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PostPosted: Sun Jan 26, 2020 1:23 am 
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Couple more images,

Image
A larger and clearer crop of the Louisville image. You can make out the steps down into the tub and linking rails to inclined ladder going from Gun deck to boat deck.

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The Chester shows he Inclined ladder down to the boat deck, which probably means there was a Vertical Ladder up to the gun tub.

Image
Take what can be seen with a grain of salt, it appears the back of the Northampton's tub was open however it can't be certain that it just isn't there anymore.

Artistic license may be the best option.

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PostPosted: Sun Jan 26, 2020 3:21 am 
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Hello Matt,

thanks a lot, these are wonderful close-up photos of the Augusta! Dou you have any dates for them?

You are indeed right about the differences in modifications between sisters. I cross-checked my Chicago collection once again and the two photos below clearly witness that - compare them to your Louisville photo. It seems that in case of Chicago the upper 5in deck ended even with the aftmost splinter shield without any opening for an inclined ladder leading downwards. The second photo perhaps indicates a vertical ladder close to the centerline? So perhaps there was only a narrow gangway (obscured by the superstructure here) leading to the spotting glass platform. In that case presumably another vertical ladder provided access to the 1.1in gun tub from the lower 5in deck.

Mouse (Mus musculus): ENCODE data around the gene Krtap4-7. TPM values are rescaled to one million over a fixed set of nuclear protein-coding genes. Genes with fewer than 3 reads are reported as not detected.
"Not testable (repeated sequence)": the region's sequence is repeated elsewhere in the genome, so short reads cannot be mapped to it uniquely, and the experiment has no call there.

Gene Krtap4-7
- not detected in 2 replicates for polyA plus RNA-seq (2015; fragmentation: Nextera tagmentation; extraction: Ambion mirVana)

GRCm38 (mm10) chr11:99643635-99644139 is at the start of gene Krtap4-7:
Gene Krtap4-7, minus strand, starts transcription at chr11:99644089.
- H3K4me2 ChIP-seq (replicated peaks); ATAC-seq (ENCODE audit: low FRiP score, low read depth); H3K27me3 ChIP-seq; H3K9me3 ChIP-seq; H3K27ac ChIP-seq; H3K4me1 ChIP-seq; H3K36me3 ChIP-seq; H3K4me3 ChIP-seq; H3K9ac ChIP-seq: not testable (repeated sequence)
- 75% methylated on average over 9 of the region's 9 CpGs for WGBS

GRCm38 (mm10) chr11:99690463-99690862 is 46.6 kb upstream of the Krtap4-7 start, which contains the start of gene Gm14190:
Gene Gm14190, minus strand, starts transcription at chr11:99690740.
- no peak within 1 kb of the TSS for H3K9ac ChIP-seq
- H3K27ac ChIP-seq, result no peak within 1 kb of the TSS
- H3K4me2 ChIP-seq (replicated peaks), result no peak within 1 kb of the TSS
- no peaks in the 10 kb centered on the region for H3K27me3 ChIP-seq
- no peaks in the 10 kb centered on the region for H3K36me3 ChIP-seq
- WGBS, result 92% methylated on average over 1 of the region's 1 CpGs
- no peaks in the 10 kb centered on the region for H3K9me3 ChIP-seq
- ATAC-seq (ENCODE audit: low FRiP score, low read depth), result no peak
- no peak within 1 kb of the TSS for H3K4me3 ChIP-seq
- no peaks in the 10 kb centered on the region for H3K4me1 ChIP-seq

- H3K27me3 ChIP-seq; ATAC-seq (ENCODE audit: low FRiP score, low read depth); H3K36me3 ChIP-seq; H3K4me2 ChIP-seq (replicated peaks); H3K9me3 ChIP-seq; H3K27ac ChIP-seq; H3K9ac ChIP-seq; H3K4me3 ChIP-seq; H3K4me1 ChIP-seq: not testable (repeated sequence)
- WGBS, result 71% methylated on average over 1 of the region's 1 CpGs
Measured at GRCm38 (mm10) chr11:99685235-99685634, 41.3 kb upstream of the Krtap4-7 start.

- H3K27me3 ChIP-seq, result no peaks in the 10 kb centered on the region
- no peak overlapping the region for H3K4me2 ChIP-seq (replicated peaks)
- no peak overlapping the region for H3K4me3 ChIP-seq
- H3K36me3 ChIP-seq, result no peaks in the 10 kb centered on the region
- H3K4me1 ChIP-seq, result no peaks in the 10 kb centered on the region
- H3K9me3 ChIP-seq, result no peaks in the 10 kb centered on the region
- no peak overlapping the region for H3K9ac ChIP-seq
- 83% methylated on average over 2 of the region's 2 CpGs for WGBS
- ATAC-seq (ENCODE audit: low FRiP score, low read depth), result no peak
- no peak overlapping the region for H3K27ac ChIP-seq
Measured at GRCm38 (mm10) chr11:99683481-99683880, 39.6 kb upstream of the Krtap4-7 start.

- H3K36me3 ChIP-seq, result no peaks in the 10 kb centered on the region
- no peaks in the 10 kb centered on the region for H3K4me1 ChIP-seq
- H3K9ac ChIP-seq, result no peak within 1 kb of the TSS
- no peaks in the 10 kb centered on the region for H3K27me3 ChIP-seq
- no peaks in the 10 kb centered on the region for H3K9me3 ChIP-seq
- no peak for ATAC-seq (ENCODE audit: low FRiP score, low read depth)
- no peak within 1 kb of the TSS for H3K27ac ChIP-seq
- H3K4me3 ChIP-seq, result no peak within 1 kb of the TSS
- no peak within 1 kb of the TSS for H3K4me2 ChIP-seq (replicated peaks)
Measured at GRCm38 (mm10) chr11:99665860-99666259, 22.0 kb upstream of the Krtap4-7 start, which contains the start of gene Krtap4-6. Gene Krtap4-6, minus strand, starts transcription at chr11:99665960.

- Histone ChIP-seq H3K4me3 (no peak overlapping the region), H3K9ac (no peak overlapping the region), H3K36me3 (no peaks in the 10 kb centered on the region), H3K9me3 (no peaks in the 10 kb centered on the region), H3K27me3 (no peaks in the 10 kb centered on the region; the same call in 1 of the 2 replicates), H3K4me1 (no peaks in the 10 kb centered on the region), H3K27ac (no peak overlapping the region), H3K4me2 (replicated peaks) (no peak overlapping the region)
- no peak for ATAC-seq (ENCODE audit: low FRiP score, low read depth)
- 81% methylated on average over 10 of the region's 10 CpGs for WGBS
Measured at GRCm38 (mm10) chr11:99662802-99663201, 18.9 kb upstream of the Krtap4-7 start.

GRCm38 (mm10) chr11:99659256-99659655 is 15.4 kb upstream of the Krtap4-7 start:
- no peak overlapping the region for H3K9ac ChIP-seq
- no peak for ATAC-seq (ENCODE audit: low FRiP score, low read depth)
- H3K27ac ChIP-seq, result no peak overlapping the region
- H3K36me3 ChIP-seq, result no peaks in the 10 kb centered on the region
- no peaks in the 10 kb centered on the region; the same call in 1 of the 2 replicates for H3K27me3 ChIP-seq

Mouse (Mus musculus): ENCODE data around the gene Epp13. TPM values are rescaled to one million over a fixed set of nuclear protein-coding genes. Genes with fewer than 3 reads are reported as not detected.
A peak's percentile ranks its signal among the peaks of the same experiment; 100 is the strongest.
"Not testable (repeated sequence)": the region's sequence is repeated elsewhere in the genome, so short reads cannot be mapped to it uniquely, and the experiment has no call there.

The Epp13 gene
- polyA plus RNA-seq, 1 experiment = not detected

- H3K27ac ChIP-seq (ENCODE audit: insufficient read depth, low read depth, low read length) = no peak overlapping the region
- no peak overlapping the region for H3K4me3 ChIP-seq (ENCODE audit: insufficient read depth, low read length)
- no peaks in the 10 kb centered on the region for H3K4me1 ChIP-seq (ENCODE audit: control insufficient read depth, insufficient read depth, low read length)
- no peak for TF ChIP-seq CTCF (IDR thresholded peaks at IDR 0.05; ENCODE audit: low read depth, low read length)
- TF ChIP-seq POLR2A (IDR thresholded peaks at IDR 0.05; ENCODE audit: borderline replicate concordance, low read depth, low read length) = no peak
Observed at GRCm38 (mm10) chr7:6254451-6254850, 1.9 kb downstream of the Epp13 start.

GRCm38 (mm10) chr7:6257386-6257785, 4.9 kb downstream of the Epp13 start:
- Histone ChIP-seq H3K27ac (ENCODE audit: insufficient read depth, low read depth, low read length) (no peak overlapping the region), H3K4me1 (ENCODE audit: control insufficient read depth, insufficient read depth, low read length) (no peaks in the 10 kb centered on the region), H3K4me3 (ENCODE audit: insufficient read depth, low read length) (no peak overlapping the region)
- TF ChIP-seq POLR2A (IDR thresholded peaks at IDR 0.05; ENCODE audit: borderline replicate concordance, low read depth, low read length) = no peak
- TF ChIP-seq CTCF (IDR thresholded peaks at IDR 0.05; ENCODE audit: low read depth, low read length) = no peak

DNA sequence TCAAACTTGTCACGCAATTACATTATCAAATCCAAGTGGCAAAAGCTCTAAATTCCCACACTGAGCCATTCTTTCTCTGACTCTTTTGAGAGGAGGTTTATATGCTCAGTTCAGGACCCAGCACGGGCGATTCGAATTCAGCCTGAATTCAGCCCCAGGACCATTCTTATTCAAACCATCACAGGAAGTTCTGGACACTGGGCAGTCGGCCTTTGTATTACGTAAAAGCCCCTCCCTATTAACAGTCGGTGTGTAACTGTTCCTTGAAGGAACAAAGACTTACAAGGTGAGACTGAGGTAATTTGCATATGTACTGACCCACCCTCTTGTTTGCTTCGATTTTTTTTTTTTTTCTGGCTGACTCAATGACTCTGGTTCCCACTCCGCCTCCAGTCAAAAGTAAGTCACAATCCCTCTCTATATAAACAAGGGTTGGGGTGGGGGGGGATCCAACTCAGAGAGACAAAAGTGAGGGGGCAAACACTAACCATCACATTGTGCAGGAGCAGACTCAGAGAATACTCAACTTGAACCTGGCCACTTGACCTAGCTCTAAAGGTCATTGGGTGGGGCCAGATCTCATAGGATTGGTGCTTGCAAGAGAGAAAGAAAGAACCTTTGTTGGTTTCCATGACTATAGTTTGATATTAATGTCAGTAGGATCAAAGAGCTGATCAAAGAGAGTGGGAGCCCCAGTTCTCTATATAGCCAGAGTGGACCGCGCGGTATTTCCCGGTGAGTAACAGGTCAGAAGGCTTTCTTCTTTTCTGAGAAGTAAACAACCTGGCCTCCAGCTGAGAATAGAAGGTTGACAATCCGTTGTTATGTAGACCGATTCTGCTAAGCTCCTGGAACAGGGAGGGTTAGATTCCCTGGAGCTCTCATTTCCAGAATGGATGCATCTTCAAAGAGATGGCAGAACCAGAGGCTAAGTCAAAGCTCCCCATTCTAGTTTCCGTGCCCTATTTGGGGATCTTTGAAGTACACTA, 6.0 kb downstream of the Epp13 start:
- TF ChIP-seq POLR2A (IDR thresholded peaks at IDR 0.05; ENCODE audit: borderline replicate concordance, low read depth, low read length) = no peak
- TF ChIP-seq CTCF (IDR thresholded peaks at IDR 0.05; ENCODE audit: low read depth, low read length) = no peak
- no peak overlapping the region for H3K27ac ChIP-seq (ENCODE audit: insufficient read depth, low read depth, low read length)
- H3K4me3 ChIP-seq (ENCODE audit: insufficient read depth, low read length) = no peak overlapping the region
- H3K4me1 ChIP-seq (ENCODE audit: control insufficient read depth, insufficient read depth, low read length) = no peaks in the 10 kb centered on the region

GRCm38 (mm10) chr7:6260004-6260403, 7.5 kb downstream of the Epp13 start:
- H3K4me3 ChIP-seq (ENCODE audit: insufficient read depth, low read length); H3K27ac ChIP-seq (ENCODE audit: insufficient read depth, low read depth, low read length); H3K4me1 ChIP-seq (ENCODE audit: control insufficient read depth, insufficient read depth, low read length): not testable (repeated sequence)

It also seems that the 1.1in gun tub centerline part was already closed at this time, it can be seen behind the railings.

What do you think?


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19420722 USS Chicago CA-29 80-G-13455 crop.jpg
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19420722 USS Chicago CA-29 80-G-13462 crop.jpg
19420722 USS Chicago CA-29 80-G-13462 crop.jpg [ 203.57 KiB | Viewed 1222 times ]

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PostPosted: Sun Jan 26, 2020 3:53 am 
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Vladi wrote:
thanks a lot, these are wonderful close-up photos of the Augusta! Dou you have any dates for them?

They were taken during Operation Torch in late 1942

I agree with your observations but I would possibly think there was an inclined ladder angled out from the centerline. In the first image, you see a sailor who's head is almost even with the 1.1 tub. Don't know what else would be there to have him so elevated other than he is descending a inclined ladder? It could open just out of sight being obscured by aforementioned superstructure.

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PostPosted: Sun Jan 26, 2020 8:23 am 
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Good catch! I thought the sailor was further apart but thinking about it again now that you pointed it out, you may be right! Thanks once again!